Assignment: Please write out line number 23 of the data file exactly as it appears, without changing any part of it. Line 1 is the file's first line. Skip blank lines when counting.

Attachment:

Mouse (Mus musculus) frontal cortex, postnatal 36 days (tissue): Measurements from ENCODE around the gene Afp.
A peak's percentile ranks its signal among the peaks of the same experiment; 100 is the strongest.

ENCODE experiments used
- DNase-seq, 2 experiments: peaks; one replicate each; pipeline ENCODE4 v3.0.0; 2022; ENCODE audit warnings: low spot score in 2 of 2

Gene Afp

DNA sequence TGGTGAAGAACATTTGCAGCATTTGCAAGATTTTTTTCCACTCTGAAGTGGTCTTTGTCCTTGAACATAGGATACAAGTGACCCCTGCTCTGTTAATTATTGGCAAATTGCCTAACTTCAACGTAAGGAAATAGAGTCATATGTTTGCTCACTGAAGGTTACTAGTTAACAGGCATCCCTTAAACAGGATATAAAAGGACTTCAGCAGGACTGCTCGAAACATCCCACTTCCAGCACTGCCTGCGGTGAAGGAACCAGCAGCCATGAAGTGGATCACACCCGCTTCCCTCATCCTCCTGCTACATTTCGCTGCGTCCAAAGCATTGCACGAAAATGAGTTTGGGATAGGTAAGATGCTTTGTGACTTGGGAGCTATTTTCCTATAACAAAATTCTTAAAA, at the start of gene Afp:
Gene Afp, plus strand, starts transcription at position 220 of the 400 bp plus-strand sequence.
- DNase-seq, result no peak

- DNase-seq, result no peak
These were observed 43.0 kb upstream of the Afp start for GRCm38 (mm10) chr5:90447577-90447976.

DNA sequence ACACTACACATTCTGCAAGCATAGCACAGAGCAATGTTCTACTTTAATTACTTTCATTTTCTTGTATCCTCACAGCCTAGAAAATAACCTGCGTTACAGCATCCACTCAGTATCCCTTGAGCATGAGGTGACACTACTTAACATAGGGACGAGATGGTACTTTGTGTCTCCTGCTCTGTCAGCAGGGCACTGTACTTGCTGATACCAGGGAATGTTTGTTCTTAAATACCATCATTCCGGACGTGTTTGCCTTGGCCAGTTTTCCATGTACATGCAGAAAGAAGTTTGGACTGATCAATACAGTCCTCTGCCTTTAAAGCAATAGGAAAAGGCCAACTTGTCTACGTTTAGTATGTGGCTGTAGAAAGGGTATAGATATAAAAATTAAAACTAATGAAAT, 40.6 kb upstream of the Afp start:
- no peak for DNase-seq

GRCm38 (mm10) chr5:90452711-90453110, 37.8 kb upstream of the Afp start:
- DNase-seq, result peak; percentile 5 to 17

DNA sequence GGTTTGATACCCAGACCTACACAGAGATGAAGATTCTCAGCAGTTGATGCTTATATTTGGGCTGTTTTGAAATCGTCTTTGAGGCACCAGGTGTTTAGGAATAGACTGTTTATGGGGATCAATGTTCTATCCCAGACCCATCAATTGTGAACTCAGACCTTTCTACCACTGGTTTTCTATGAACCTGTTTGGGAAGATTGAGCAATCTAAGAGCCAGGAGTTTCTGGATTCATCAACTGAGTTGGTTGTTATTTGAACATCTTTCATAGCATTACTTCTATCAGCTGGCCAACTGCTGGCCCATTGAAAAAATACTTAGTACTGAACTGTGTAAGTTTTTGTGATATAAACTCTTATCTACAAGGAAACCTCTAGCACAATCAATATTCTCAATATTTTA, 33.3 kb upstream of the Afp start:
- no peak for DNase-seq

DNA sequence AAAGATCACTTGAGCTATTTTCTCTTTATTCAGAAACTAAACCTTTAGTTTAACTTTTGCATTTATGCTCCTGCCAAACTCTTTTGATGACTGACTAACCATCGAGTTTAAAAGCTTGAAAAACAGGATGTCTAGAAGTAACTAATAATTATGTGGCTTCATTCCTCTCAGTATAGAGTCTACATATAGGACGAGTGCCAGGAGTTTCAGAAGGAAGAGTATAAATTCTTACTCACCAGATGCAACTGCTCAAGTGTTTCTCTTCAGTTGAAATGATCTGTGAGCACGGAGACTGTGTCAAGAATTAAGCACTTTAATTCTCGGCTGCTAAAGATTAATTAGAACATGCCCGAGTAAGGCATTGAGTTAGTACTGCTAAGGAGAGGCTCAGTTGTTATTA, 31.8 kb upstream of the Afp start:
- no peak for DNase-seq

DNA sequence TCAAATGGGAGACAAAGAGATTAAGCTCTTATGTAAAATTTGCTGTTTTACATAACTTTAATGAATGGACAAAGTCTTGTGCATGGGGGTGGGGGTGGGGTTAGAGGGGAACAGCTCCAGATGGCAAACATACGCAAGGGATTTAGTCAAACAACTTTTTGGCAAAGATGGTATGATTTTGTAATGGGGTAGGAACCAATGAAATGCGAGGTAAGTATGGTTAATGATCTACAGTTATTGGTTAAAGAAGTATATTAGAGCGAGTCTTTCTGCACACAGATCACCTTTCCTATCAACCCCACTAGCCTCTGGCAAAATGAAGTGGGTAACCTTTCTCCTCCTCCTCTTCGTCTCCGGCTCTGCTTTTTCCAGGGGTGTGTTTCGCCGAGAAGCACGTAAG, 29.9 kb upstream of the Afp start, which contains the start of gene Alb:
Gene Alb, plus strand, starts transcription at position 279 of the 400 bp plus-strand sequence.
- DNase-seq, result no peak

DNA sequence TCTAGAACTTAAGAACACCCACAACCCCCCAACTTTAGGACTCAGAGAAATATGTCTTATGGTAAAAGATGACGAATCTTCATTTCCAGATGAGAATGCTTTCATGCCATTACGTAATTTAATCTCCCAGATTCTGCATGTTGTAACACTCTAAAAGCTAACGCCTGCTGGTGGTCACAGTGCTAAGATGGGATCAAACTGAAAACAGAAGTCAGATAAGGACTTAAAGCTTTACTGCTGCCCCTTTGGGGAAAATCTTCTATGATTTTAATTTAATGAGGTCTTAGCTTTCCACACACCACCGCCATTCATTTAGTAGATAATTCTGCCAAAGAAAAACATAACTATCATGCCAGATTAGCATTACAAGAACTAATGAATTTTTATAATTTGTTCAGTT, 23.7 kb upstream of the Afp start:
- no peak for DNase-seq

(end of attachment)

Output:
- no peak for DNase-seq